To all West African governments implicated in the trafficking of children, including Togo, Benin, Nigeria, Niger, Côte d'Ivoire, Ghana and Gabon38
Concerning the prosecution of child trafficking and related offenses
· Consistent with the consensus decision of the 2002 consultation meeting in Libreville, Gabon, of twenty-one African states, establish a regional anti-trafficking convention, ensuring that any convention incorporates full protection of the human rights of trafficked children. Include qualified representatives from NGOs and civil society in all regional negotiations. As part of a multilateral anti-trafficking strategy, advocate for the priority inclusion of child trafficking on the agenda of the new African Union.
· Promptly investigate, prosecute and punish perpetrators of trafficking in children, using existing penal laws until targeted anti-trafficking legislation is enacted. Ensure transparency in prosecution of traffickers by maintaining a public record of all prosecutions and the disposition of all cases. Take immediate steps to investigate any allegations of corruption involving police officers, gendarmes, prosecutors, members of the judiciary or anyone else involved in the enforcement of penal laws related to child trafficking, and to prosecute infractions.
Concerning the recruitment of trafficked children
· Incorporate information about child trafficking into school curricula. Sensitize community and religious leaders about the causes of child trafficking, the potential hazards of child labor, and the Convention on the Rights of the Child. Provide information to all personnel working with and for children, such as judges, lawyers, magistrates, law enforcement personnel, army officials, teachers, school administrators, health care providers, social workers, local government officials, and personnel of child-care institutions.
· Give priority attention to the expansion of educational and vocational opportunities for children, especially girls. Develop, implement and monitor programs to address disparities in school attendance and drop-out rates between boys and girls. Implement public information campaigns about the potential hazards to be encountered in domestic, market, agricultural, and factory labor. Staff local vigilance committees with women and men who are specifically trained in educating families about alternatives to placing children into hazardous work.
· Target orphans and other children affected by HIV/AIDS as a vulnerable group in the context of child trafficking, incorporating specific measures to protect orphans and AIDS-affected children into the national plan of action against child trafficking. Strengthen programs to combat discriminatory practices toward children infected with or affected by HIV/AIDS.
Concerning the transport of trafficked children
· Station officers trained in the identification and apprehension of child traffickers at transit points where trafficked children are known to congregate before being taken abroad. Establish a system to ensure the safe return to their home countries of children who have been taken abroad by intermediaries and subsequently abandoned, including appropriate support services and access to child-friendly personnel.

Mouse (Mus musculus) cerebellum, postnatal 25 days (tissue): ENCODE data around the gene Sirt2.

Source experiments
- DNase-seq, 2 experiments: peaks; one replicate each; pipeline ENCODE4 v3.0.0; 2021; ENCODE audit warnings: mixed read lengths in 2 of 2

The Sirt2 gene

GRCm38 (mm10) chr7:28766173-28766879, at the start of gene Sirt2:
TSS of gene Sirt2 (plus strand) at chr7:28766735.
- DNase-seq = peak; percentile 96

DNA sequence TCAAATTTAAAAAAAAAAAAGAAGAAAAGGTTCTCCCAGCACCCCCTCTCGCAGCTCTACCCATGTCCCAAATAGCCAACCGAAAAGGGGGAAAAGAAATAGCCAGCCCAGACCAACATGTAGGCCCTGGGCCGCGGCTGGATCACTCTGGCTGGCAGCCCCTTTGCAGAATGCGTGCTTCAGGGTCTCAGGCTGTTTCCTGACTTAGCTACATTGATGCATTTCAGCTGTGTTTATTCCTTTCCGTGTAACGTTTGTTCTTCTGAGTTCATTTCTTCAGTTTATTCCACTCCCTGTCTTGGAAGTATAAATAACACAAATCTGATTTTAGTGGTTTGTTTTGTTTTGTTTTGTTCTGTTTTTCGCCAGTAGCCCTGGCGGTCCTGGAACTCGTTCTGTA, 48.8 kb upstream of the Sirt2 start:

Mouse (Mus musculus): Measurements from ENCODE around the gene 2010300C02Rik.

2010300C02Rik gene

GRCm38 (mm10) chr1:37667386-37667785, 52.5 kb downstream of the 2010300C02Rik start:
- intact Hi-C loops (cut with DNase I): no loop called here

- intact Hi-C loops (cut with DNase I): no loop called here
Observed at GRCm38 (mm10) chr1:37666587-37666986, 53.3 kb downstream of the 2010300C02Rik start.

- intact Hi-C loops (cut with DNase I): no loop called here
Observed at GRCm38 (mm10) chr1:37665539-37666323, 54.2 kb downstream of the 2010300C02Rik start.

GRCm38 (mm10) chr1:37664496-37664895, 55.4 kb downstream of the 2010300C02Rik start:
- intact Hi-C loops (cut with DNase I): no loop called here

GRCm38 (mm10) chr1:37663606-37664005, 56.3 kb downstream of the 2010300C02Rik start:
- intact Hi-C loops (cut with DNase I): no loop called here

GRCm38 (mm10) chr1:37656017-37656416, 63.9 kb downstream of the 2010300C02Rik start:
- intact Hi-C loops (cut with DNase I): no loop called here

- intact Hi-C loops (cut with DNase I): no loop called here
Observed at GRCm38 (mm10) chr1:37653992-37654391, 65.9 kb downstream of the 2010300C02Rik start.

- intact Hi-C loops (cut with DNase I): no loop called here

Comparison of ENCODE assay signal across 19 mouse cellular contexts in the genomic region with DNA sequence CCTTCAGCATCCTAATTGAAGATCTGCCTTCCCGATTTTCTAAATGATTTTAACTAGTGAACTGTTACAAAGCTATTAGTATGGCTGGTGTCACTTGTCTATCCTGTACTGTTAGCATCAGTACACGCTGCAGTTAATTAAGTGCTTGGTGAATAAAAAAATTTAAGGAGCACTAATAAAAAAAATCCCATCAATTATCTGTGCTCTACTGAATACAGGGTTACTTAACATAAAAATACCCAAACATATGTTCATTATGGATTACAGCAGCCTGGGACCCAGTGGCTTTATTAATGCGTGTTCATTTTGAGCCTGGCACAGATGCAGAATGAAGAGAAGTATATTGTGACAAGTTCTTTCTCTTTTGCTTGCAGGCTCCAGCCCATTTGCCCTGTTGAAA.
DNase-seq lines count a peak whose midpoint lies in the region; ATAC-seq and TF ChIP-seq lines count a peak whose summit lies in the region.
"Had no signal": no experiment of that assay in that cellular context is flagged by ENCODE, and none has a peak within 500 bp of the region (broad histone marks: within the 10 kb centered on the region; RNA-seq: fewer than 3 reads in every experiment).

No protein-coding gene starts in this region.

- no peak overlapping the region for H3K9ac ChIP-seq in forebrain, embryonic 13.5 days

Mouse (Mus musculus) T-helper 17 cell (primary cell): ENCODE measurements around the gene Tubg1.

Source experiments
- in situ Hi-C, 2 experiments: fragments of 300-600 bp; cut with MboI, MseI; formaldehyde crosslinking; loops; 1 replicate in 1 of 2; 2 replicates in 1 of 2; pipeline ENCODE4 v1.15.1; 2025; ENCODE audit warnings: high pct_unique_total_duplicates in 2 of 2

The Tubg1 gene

Concerning the commercial exploitation of trafficked children
· Take all appropriate law enforcement measures against perpetrators of physical and/or sexual violence against child domestic workers. Develop public information campaigns about the prevalence of abuse against domestic workers. Ensure care and support to children who escape domestic labor and who have suffered physical or sexual violence, including treatment of sexually transmitted diseases.
Concerning the safe return and reintegration of trafficked children
· Establish protocols for police officers, gendarmes, other state officials and outreach workers to follow when children who claim to have been trafficked seek their help, including the safe delivery home or to a place of safety, and monitor the application of those protocols. Establish centralized public registers of all trafficked children and their whereabouts, with the oversight of the children's court or analogous institution, where this exists. Ensure that any money owed to children by employers is received by them through the formation of a trust or other legal mechanism.
· Release any child who has been placed in detention for legal transgressions arising from their having been trafficked, and provide special protection measures in accordance with the Convention on the Rights of the Child, specialized anti-trafficking instruments, and national law. Enact an explicit prohibition against the detention of trafficked children in punitive institutions.
· Effectively monitor the progress of all formerly trafficked children and ensure they are not retrafficked. Ensure appropriate care and support for children whose parents are complicit in child trafficking or are otherwise abusive or negligent. Develop a protocol for finding appropriate foster care or, if necessary, institutional placement for such children. Promote alternative means of livelihood for children at risk of school drop-out.
· Protect the safety of trafficked children by enacting strong witness protection provisions. Ensure that trafficked children who provide testimony in criminal proceedings have an opportunity to do so in a child-friendly environment, such as outside of a formal courtroom setting.